Jessie is a troubled child who lies, has wild mood swings, and doesn't seem to be able to control herself. And she is quite sexualized. What is therapist Torey Hayden supposed to do with and for her? Through Hayden's conversations with Jessie over a year or so we get to know Jessie, her troubled family, and how she comes to leave her group home. I am so glad there is an epilogue where Hayden lets us know what happens to Jessie.

It's strange to be on the outside listening in to the conversations between therapist and patient, wishing Jessie wouldn't lie, and wanting her to be okay. I kept thinking that if someone could make Jessie feel loved it would all be okay, but Hayden did that. It took over a year of really listening to Jessie to even get some movement. The human mind is an amazing thing and children are resilient, in the end.

Challenges for which this counts: 
Review Tour:
Tuesday, September 24th: Instagram: @crystals_library
Wednesday, September 25th: Jennifer ~ Tar Heel Reader
Thursday, September 26th: Openly Bookish
Friday, September 27th: Diary of a Stay at Home Mom
Monday, September 30th: Read Till Dawn
Tuesday, October 1st: From the TBR Pile
Wednesday, October 2nd: Instagram: @simplykelina
Thursday, October 3rd: The Book Diva's Reads
Monday, October 7th: Girl Who Reads
Wednesday, October 9th: Literary Quicksand
Thursday, October 10th: Helen's Book Blog
Monday, October 14th: Patricia's Wisdom

Sunday, October 6, 2019

Sunday Salon: October 6, 2019

Deb Nance at Readerbuzz has taken over running The Sunday Salon.

My life in books over the past week: 
  • The Sidekicks by Will Kostakis
  • Pretty Revenge by Emily Liebert
  • EduProtocol Field Guide: Book 2 by Marlena Hebern and Jon Corippo (for work)
Challenge progress:
  • A to Z Reading--I have read books with titles for 21 letters so far: A, B, C, D, E, F, G, H, I, L, M, N, O, P, Q, R, S, T, U, V, and W.
  • Diversity Reading Challenge--I have read 54 books.
  • Literary Escapes--I have read books set in 33 states so far, adding no new states in the past 2 weeks. I have read in 50 countries so far, adding none in the past 2 weeks.
  • Motif Reading Challenge--The October motif is "Tricks and Trades" (books set in a theater, an amusement park, a circus, or a book involving magic, illusions, or characters with special powers.)
  • Non-fiction--I have read 22 books so far.
Completed challenges:
  • My Own Books--I read 21 books off my shelves from March 15 to May 15, 2019.
  • Big Book Challenge--I read 8 books over 400 pages during the summer.
  • YA Award Winners--I have read all 11 winners
My life outside books:
Work is fine. Nothing to report except that I have a buy week coming up.

Yesterday was so much fun! I am Vice President of the Alumni Association Board for my high school ("The" high school in town, we like to say). The school is beautiful and almost 150 years old. Anyway, we had our first "All Dons Reunion" (our mascot is the Dons) and had about 2,000 people attend.
We had food trucks, bands and DJs playing music from all the decades, each decade had a tent for classmates to meet up, and I worked the Alumni room for a couple hours. We had people contribute to an oral history project and just check out all the school memorabilia we house (it's like a mini museum).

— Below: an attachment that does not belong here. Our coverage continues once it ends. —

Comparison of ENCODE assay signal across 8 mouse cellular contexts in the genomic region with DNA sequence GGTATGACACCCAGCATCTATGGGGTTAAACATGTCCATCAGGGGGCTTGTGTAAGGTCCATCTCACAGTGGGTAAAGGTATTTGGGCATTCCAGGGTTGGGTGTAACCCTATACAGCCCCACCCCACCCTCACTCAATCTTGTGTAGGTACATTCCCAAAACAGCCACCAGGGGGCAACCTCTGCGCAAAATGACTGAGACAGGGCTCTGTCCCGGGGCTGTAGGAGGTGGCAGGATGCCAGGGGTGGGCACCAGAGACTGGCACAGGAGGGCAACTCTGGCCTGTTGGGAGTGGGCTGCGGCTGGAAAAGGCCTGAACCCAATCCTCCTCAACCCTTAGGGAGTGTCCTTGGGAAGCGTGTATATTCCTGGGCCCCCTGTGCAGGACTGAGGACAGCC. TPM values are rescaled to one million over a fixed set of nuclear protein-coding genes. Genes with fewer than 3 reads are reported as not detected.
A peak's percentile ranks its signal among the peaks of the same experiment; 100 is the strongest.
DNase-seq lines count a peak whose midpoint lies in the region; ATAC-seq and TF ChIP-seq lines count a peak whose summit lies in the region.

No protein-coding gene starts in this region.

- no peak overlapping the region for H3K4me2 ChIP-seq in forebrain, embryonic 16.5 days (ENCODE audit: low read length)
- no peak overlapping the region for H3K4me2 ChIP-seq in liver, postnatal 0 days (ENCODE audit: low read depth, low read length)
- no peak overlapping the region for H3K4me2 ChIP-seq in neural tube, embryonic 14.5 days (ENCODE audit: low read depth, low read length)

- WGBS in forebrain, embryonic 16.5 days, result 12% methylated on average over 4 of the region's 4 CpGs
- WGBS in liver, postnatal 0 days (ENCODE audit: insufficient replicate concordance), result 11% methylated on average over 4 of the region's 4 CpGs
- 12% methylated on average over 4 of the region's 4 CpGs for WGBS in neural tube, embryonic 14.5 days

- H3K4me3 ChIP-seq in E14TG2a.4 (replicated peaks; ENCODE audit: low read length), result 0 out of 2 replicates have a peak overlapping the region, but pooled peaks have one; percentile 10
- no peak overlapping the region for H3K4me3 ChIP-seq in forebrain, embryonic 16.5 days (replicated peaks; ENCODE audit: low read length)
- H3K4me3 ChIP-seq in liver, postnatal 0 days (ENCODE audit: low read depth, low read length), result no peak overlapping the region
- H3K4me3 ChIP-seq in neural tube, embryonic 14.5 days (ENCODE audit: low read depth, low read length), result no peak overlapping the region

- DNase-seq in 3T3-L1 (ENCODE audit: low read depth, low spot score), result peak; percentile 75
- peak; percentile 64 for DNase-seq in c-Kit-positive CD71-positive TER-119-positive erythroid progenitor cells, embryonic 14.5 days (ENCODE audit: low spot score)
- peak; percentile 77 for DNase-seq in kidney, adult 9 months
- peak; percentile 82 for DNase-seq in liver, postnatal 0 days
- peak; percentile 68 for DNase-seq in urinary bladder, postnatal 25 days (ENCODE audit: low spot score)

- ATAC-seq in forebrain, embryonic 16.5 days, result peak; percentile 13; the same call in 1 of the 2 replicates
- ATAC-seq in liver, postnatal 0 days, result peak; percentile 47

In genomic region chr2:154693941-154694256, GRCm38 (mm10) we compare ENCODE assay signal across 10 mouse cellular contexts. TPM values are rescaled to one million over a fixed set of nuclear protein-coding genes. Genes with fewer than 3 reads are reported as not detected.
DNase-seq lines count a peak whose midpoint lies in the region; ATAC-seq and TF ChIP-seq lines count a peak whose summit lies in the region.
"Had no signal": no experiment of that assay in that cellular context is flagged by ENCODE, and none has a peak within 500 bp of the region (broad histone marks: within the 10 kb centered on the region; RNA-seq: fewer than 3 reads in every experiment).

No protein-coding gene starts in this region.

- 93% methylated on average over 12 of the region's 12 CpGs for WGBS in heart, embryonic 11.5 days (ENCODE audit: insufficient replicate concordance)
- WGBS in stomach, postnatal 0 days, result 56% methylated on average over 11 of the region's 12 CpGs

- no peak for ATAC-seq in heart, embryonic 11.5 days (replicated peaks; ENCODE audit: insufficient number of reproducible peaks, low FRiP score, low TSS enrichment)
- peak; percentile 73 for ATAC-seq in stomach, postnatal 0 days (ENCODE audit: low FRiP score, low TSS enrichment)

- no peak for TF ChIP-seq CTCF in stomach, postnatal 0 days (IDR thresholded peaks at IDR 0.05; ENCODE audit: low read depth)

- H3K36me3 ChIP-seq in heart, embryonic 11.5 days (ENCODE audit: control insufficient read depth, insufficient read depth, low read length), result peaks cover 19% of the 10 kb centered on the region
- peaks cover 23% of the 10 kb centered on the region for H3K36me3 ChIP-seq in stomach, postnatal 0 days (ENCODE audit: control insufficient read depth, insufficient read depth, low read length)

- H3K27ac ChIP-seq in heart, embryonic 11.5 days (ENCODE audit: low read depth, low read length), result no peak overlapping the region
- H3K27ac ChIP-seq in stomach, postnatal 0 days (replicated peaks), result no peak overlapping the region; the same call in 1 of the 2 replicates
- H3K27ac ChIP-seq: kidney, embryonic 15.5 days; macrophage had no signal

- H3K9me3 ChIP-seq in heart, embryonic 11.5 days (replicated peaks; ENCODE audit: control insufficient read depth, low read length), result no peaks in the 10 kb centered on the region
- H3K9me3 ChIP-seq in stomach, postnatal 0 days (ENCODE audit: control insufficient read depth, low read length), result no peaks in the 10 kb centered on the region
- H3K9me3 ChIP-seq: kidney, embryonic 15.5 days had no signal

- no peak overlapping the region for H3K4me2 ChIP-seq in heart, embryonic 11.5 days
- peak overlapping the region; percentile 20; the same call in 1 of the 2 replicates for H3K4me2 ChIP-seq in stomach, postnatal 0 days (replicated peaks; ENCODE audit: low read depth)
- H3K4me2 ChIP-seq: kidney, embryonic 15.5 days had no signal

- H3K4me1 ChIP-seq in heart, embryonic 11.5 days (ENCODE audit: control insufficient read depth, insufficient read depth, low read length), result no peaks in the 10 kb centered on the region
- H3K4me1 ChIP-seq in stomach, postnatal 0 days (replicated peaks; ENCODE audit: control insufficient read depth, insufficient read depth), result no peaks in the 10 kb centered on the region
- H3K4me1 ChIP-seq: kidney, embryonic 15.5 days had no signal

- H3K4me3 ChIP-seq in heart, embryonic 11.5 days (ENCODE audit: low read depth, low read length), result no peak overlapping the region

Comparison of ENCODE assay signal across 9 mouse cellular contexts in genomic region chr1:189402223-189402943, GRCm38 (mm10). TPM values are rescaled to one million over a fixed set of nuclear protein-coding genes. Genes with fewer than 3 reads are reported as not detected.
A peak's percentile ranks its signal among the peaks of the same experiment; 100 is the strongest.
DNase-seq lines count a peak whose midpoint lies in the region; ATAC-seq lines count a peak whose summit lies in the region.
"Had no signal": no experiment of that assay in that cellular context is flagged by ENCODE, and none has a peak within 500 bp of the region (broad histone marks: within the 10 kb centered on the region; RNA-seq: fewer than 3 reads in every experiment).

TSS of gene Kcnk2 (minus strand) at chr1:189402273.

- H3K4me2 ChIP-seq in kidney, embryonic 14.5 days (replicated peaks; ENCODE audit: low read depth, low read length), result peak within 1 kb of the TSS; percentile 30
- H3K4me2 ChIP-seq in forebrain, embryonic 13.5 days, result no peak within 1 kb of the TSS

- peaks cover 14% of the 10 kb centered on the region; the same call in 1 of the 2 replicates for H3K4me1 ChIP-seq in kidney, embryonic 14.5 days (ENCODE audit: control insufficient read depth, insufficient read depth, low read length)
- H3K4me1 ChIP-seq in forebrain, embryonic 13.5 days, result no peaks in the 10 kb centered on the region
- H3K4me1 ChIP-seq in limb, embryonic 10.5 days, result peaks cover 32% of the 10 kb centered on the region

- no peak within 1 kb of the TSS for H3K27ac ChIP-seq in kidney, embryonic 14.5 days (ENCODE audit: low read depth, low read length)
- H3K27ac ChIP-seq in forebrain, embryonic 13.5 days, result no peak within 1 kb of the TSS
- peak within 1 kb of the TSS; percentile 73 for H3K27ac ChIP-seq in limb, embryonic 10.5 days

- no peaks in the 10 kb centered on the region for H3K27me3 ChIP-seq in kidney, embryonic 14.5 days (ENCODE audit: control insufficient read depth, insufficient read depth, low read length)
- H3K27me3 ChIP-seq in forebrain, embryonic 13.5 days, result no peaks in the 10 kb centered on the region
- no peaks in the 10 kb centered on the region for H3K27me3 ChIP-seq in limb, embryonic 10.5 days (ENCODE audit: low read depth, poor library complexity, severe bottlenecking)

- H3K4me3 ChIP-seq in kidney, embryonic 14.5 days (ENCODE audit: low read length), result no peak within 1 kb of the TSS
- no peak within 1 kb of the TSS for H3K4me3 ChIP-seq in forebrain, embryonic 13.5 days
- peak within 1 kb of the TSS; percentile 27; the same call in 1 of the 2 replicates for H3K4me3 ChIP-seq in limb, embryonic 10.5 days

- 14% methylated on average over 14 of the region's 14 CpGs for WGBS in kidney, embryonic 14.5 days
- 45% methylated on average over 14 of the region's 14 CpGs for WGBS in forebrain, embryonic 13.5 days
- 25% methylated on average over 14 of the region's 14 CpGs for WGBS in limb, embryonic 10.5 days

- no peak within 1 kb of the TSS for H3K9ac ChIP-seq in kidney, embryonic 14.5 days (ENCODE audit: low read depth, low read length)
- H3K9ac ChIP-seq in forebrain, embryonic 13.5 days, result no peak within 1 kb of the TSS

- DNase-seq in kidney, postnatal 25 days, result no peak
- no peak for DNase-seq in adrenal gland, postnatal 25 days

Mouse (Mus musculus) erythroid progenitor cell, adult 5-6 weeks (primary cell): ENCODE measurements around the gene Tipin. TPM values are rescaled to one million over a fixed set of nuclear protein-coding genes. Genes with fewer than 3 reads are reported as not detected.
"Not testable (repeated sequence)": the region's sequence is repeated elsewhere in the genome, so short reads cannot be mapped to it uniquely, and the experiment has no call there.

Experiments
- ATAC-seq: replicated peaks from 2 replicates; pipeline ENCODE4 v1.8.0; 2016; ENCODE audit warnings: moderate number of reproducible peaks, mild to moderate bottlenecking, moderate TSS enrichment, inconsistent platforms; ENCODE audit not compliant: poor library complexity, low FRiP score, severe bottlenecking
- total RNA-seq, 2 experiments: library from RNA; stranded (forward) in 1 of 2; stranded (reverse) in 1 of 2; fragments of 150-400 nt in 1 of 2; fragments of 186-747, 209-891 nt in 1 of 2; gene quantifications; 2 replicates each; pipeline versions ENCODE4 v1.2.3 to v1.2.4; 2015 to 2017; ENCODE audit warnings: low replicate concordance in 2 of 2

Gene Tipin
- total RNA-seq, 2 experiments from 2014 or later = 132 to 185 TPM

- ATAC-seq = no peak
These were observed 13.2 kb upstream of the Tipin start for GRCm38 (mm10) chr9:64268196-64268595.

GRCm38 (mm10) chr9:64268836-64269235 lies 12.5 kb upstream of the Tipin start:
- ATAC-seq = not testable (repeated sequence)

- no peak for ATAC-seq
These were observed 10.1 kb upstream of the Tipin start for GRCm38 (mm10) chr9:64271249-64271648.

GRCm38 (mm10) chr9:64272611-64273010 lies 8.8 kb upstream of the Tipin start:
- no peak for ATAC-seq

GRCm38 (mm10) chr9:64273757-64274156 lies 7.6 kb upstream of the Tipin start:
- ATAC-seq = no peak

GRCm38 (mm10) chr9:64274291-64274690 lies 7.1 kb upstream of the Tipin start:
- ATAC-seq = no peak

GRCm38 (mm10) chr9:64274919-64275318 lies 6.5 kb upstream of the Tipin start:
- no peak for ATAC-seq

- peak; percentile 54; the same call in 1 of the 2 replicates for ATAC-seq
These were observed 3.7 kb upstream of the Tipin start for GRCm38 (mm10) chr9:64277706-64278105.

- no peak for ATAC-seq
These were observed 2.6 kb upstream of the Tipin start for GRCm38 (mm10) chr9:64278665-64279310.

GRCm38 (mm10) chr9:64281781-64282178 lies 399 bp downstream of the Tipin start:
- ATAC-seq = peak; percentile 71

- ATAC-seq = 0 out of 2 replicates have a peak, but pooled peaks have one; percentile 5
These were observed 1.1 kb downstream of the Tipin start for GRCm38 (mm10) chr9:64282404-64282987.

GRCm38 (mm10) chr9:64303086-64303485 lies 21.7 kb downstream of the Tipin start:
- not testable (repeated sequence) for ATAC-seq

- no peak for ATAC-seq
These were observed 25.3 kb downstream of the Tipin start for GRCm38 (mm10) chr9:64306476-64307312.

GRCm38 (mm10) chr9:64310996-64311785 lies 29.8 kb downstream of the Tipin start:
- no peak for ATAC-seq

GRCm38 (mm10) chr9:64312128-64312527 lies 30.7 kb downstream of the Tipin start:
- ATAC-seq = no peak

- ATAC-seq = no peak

There were alumni from the class of 1939 through the early 2000s, all wearing versions of Olive and Gold, reminiscing, and having a good time on a beautiful Santa Barbara day. I even got to visit with my swim coach; it was great to hear our stories from her point of view. It was fun to see classmates and a bunch of us went out Saturday night to continue the festivities. All in all, a happy day.

Thursday, October 3, 2019

YA Review: Maybe He Just Likes You by Barbara Dee

Title: Maybe He Just Likes You
AuthorBarbara Dee
Year Published: 2019

Genre: YA fiction
Pages: 283
Rating: 4 out of 5

Location (my 2019 Google Reading map)USA

FTC Disclosure: I borrowed this book from my school library

Summary (from the inside flap of the book): For seventh grader Mila, it starts with some boys giving her an unwanted hug during a surprise birthday celebration.

The next day it's another hug. A smirk. Comments. It all feels...weird. According to her friend Zara, Mila is being immature and overreacting. Doesn't she know what flirting looks like?

But it keeps happening, despite Mila's protests. On the bus, in the halls. Even during band practice--the one time Mila can always escape to her happy "blue sky" place. It seems like the boys are EVERYWHERE. And their behavior doesn't feel like flirting--so what is it?

Mila starts to gain confidence when she enrolls in karate class. But her friends still don't understand why Mila is making such a big deal about the boys' attention. When Mila is finally pushed too far, she realizes she can't battle this on her own, and she finds help in some unexpected places.

Review: When I read the summary for this book it made me really want to read it. On the surface, hugs and comments seem so innocent and 7th grade is a confusing time as some students mature and other don't. But, when you get that little feeling that something isn't right, go with it!

This book is really well done and I am sure it will be a hit with middle grade students. Mila is likable and many will identify with her. As she says, she isn't the prettiest, the smartest, or the most popular, but she is smart, a good musician, and she has good friends. Mostly. Things are confusing. She is everyone and a group of boys are making her feel uncomfortable.

She has friends and other students who try to help her, convince her to turn the boys in, but her confidence just isn't there. The boys are popular, adults don't seem to see the problem, and she isn't sure herself. But there's always that nagging feeling that something isn't right. We should all listen to that little feeling. When an adult finally listens and does something about it I wanted to cheer! For Mila to realize she isn't alone is huge. For her to learn that she is in control of how she feels and what she says is such a valuable lesson.

Challenges for which this counts: